Sediment Research Project
Sediment is one of the major threats to the Pūharakekenui. The Upper Styx River and Smacks Creek have the highest quality of instream biodiversity of Christchurch city’s three waterways. Sediment was identified as a risk to the health of the river circa 2000 in the Styx Vision Planning Process, and this is now coming to pass. Despite improvements in the management and enforcement of sediment discharges in the last 20 years, sediment is still being piped into the Styx River through the stormwater network, accumulating in the Upper Styx River and smothering the macroinvertebrates and aquatic life.
It is only a matter of time until this deposition of fine sediment makes the pollution sensitive fauna of the upper Styx extinct, as is the case in the other rivers of the city. A sediment working group was formed by the Trust in collaboration with ECan, CCC and local experts to investigate how to best manage sediment in the Styx.
The Styx Living Laboratory Trust is working collaboratively with Council and Environment Canterbury to address sediment issues within the Pūharakekenui via this project. The Trust's contribution to this project is funded by the Waitaha Action to Impact Fund.
The Christchurch River Environment Assessment Survey (CREAS) is a GIS-based survey of the habitat and basic ecology of waterways undertaken by the Christchurch City Council. The purpose of the CREAS monitoring is to capture the current state of waterways within and across catchments and to investigate any spatial and temporal changes in habitat and ecology through repeated surveys in these catchments.
These surveys will allow prioritisation of waterways for management, such as restoration and remediation. Surveys have been carried out since the early 2000s (original sites), and the programme will continue to be developed to assess waterways across Christchurch City and Banks Peninsula. The CREAS assessments are undertaken at 50 m intervals along wadeable reaches of entire waterways / whole catchments. Numerous measurements are made at each site, relating to bank attributes, channel attributes, river cover, riparian vegetation and other variables. CREAS was identified as one tool to identify sediment hotspots within the catchment. As CREAS has been repeated at sites throughout the catchment and over numerous years, the research will allow for a better understanding of variations in space and time; the data also provided insights into contributing environmental factors to sediment hotspots.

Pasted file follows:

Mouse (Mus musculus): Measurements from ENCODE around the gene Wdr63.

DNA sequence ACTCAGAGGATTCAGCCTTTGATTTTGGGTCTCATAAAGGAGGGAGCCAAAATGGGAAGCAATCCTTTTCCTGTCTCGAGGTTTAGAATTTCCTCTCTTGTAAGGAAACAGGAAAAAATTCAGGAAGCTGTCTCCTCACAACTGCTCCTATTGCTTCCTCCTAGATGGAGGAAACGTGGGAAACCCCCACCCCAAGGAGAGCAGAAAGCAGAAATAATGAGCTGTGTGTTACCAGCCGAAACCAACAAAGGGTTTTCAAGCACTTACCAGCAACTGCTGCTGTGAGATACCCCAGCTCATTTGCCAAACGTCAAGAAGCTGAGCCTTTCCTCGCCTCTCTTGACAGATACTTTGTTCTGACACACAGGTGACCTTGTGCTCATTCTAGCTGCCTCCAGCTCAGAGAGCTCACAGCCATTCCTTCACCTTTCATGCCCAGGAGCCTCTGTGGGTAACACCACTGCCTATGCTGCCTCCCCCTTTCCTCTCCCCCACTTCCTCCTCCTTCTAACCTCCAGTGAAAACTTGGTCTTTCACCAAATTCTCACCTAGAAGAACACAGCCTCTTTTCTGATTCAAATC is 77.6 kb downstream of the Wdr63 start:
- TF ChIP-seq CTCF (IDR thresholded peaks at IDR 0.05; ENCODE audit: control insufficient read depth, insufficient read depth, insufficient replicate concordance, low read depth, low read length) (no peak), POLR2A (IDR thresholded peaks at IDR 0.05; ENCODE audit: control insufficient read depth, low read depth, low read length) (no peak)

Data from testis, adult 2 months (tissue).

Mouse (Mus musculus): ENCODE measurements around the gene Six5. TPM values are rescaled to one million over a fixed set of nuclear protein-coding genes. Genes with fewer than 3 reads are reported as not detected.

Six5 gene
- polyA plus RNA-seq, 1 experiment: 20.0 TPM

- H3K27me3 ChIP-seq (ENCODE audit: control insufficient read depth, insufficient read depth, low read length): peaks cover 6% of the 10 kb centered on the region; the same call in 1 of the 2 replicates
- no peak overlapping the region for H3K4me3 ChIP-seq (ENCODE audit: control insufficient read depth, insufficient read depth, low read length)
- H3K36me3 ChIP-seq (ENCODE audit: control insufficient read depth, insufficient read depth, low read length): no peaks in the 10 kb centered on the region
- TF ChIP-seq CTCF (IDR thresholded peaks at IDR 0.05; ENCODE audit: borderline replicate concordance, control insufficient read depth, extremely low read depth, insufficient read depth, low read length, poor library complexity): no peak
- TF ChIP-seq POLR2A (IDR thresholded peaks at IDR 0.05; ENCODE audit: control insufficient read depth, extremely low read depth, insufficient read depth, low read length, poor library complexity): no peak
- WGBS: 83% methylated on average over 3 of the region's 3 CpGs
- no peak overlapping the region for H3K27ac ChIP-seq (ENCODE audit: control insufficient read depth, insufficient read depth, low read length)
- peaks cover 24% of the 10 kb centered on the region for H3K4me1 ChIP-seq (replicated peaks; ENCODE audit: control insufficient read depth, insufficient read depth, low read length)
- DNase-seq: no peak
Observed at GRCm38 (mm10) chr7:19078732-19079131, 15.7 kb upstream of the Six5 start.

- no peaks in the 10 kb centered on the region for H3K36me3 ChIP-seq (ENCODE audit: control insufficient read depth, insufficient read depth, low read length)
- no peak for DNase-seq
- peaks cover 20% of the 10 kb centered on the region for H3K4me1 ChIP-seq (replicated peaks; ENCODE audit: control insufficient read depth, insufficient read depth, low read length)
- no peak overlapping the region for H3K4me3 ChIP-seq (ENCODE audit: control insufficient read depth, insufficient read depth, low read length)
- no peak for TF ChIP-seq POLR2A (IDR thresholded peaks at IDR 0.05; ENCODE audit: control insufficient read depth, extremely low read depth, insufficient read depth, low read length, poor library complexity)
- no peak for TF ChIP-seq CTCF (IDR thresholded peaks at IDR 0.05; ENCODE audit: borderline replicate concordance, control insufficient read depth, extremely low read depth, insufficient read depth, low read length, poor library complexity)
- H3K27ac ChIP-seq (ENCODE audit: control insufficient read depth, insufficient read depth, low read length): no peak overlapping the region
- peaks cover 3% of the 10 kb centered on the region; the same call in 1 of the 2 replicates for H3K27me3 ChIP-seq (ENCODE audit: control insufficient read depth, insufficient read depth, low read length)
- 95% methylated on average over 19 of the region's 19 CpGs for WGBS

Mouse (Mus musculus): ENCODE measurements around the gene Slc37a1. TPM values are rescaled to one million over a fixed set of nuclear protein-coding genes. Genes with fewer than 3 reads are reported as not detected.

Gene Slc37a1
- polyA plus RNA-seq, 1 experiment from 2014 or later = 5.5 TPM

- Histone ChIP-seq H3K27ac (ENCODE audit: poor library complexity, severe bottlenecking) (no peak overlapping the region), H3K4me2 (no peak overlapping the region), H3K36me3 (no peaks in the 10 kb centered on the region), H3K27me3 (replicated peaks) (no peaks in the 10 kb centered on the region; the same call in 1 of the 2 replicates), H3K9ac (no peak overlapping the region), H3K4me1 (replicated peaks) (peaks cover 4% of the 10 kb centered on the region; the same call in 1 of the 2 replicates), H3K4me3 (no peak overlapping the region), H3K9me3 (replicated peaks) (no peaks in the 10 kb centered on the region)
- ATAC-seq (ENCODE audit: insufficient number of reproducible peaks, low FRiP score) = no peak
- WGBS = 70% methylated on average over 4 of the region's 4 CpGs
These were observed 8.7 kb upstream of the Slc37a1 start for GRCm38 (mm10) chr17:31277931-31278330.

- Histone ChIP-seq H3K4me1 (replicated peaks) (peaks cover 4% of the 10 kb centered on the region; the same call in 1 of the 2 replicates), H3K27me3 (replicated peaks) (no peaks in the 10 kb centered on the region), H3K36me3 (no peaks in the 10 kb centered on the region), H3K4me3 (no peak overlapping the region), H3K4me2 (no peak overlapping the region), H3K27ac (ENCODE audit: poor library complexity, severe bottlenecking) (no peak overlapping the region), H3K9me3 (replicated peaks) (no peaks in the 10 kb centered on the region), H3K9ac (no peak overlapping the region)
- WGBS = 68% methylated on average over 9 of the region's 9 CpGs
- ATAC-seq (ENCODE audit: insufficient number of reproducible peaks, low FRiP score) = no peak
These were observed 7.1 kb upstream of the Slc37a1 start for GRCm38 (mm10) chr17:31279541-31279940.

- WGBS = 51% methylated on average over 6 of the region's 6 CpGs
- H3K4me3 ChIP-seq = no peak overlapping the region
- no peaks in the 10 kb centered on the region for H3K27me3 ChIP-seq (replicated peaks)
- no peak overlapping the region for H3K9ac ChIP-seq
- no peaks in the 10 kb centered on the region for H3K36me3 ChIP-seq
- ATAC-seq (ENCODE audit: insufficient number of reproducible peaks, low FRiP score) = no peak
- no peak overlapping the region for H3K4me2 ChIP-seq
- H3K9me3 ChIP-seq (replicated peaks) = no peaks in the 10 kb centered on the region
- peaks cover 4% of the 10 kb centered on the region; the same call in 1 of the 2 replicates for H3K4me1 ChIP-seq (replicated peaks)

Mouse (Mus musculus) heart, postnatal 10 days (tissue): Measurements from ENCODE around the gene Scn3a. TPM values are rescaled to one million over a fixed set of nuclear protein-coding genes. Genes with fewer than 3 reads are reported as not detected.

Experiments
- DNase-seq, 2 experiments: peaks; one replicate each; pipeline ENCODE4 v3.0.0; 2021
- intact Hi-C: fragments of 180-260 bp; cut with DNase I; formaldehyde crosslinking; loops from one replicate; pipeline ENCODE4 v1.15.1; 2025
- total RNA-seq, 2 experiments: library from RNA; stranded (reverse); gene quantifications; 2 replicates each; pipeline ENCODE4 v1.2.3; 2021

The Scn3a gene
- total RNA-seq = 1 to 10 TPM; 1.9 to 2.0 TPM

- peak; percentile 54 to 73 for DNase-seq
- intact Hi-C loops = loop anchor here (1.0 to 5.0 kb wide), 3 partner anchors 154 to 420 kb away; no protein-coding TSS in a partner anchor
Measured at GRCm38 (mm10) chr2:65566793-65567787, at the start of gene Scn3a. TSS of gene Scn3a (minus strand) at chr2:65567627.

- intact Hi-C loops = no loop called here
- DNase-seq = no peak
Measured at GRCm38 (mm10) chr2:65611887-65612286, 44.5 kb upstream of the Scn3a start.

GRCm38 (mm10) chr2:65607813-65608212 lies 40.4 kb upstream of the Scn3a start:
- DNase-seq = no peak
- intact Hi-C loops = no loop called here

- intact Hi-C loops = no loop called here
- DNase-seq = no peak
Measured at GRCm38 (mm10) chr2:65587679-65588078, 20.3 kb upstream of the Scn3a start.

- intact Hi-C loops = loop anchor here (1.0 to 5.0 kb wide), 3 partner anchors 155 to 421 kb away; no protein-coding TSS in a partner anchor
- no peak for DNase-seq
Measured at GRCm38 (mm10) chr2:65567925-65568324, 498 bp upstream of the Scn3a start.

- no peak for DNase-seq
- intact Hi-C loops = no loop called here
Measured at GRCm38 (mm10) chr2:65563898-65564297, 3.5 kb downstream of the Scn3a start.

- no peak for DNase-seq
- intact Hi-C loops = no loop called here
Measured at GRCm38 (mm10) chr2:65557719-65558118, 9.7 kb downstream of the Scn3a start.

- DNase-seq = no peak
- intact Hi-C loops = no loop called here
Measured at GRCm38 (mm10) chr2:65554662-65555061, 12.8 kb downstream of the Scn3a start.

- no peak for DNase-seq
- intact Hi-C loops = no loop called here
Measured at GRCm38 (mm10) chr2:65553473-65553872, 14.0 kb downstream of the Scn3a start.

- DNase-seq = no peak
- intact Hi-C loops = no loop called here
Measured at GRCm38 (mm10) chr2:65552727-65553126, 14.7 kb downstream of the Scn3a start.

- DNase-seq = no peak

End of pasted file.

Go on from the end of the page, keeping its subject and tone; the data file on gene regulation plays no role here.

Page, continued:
This project will have two parts. An initial report and a final report. The findings from the initial report are below and the final report is expected to be available shortly
'Pūharakekenui / Styx River catchment’ shows the main river catchments in Ōtautahi / Christchurch, with the Pūharakekenui / Styx River catchment boundary highlighted (indicative only)
‘CREAS sites’ shows all sites surveyed in the Pūharakekenui / Styx River catchment as part of the CREAS project. This includes sites that were surveyed between 2006 and 2009 (orange circles) and sites that were surveyed in 2018 (red circles). Some sites have been surveyed twice and at these sites points will overlap.